It’s also a pretty freaking weird book.
The first chapter, for example, is about a Russian Roulette tournament, because … well, isn’t that something Russians are into? I mean it’s not called Samoan roulette after all.
Kago extends this notion to the near breaking point of absurdity, however, by suggesting that the game extends to all aspects of Russian life, where even the cannons have a one in six chance of firing.
Anyway, in the story a young girl is forced to try out for the tournament because she is apparently loaded to bear with good luck (she’s had sex with several men and not gotten pregnant yet). Her training consists of knowing which buttons to push on the toilet and which door will not let her fall off of a cliff. Eventually she makes the finals, but not before using up all of her luck quotient. In a desperate move she tries to use up all her opponents luck as well (via attempted poisonings, etc.) but manages to lose anyway. The final panel shows her soul rocketing down to hell because, as noted, she already used up all her luck.
The book also skews our appreciation of famous world leaders as well. A chapter on Mikhail Gorabchev reveals he has a secret Glasnot power, which allows him to ferret out the truth of anyone. Affairs, perversions, nasty hobbies, it all is revealed whenever Gorby says his magic word. He’s captured by a Neo-Nazis though, and turned into a cyborg for revenge purposes (the Nazis having lost the war and all). It’s only when his lover plays The Internationale that he is able to override his programming. The Nazis respond by sending out cyborg versions of Breznyev, Krushchev and Yeltsin, but to no avail.
So yeah, strange comic. And I didn’t mention diplomat who calls upon the ghost of Stalin to prevent Japan from gaining the upper hand in negotiations. Or the one where Stalin decides to help out a rundown village, notable mainly for the fact that all the farm equipment consists of naked women, in various states of dismemberment, debasement and highly sexualized contortions.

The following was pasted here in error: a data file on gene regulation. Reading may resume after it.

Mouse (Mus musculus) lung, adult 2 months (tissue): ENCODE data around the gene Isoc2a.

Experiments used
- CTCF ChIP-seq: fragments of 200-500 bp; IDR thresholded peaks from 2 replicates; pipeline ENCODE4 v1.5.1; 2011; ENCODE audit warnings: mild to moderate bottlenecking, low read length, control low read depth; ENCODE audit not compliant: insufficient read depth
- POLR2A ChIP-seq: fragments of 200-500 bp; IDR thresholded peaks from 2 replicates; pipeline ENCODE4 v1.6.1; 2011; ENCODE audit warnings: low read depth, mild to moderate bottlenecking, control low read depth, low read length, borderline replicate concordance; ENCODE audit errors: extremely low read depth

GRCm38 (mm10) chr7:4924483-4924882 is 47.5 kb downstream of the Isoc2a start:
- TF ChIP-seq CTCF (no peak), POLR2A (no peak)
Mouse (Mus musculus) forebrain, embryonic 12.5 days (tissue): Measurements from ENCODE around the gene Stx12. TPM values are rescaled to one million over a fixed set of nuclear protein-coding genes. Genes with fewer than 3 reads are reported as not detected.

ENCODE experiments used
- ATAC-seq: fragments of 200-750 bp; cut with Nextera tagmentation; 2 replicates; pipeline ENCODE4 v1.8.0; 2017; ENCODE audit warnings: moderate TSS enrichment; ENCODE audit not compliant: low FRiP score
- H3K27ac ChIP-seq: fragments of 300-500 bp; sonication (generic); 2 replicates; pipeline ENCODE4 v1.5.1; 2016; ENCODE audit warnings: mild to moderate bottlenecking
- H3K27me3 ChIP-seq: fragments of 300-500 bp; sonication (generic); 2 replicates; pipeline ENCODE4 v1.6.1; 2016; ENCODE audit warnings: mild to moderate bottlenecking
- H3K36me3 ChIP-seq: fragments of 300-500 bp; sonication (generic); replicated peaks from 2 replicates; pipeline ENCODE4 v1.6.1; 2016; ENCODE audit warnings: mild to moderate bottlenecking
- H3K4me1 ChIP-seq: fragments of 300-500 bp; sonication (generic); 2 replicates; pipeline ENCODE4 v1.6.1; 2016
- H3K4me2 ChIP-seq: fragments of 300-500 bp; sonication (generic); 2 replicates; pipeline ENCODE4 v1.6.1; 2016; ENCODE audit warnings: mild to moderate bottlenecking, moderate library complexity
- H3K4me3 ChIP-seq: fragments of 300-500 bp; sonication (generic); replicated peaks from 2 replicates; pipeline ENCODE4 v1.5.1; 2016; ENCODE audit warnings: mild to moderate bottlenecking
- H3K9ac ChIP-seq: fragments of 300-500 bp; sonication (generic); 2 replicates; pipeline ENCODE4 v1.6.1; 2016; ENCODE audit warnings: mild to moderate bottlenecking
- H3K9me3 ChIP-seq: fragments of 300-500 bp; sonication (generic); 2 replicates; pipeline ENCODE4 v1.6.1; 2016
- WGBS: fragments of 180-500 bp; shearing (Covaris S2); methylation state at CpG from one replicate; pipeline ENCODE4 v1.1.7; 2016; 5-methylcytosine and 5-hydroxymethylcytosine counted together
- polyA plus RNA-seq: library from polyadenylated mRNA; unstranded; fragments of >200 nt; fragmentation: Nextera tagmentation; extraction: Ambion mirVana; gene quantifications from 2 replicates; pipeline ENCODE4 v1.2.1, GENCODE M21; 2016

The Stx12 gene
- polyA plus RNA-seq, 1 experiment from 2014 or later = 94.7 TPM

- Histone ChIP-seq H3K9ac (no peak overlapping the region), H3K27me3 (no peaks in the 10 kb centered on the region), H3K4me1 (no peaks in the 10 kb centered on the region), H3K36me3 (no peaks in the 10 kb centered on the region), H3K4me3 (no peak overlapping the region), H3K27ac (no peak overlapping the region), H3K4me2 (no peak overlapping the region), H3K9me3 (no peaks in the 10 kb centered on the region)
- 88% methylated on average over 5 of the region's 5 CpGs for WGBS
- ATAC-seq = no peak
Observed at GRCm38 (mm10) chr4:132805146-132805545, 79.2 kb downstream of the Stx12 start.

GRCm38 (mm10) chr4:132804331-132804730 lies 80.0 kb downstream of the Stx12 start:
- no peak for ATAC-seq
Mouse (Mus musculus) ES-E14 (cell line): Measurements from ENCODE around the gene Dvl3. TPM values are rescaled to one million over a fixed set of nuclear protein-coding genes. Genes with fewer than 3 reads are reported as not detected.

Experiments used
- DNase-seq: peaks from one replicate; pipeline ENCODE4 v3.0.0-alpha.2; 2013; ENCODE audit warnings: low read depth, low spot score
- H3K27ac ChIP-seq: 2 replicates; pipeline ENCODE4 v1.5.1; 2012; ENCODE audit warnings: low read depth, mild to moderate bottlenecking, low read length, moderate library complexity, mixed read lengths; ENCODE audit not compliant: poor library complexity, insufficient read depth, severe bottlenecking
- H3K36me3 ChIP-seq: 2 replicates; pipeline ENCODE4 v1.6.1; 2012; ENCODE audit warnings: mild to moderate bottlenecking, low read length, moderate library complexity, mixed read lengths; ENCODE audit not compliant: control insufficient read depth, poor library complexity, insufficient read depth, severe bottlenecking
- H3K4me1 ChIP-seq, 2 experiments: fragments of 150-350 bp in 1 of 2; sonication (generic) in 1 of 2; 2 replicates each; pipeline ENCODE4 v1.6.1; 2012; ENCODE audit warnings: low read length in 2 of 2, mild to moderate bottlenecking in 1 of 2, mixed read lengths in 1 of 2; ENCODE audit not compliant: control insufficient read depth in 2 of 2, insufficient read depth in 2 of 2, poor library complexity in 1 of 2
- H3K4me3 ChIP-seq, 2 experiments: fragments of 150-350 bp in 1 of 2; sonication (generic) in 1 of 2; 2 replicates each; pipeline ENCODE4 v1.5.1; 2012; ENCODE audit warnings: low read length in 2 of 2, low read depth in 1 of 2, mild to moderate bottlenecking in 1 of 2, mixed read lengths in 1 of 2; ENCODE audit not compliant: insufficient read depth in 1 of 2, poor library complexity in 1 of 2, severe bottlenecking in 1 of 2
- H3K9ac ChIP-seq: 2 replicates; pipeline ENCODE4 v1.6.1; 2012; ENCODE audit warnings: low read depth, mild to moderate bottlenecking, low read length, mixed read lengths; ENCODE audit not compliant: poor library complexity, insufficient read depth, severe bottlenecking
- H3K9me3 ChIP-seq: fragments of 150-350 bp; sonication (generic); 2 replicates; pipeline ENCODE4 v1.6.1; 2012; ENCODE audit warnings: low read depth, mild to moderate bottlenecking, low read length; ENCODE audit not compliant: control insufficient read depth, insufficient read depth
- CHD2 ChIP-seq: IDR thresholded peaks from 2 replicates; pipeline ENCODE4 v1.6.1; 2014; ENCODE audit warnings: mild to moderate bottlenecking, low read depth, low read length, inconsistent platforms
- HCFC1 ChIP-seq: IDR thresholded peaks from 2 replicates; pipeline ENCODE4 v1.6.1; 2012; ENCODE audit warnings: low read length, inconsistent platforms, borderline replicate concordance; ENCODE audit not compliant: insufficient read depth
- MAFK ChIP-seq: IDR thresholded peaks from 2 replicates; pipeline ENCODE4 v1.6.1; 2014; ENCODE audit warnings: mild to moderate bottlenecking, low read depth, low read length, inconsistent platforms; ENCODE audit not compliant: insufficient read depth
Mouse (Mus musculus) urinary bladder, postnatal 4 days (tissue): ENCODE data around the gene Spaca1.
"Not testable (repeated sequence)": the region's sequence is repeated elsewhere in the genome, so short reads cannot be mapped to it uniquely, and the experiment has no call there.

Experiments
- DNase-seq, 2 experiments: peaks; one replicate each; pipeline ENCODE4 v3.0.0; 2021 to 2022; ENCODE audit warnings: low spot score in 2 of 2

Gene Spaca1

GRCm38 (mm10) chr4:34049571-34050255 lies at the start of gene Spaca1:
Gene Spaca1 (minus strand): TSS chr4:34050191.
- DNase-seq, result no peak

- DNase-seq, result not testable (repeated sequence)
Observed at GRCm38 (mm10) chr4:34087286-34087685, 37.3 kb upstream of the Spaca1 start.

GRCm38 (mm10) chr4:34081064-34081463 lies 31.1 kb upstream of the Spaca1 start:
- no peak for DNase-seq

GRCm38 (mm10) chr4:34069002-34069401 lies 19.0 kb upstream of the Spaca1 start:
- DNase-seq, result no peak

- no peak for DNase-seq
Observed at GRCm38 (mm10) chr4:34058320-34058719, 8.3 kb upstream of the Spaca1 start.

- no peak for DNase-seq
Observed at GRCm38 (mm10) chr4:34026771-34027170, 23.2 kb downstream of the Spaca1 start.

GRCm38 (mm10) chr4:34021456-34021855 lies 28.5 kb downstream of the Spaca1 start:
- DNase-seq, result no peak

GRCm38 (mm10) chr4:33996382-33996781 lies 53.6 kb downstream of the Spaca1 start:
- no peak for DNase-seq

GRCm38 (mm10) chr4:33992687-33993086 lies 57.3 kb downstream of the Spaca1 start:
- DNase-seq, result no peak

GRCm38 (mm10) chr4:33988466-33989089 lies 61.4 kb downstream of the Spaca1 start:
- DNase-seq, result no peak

So yes, Kago is mocking the basic tenets of Communism and how they cannot be implemented in a human society. He’s mocking how attempts implementation led to totalitarianism and the dehumanization and destruction of its citizens, most notably women (though I think Kago is trying to have a bit of his cake here and eat it too if you know what I mean).
Beyond that though, Dance! Kremlin Palace is a satire of general humanity’s disregard for the complexities and intricacies of another seemingly alien culture and the seemingly basic need to strip a society down to an almost cartoon-like essence.
It’s also very funny. I don’t think I’ve really conveyed just how comical and laugh-out loud this book is. Kago has a really affinity for the deadpan gag (another talent he shares with Kupperman) and he utilizes it here to the utmost, conveying the most bizarre behavior with no more than a shrug. The horror of some images only serves to underscore the absurdity of the various stories.
Kago might be a bit of a hard sell. He’s too violent and explicit for one of the big mainstream publishers like Viz to take on, and his art style may be too representational for the avant-garde crew. That being said, he’s an artist worthy of attention and it’s about time more Westerners (the ones that have strong stomachs) were made aware of his work.
Really, I’d be happy to see just about any of Kago’s manga collected in print, but Dance! Kremlin Palace seems like as good a place to start as any.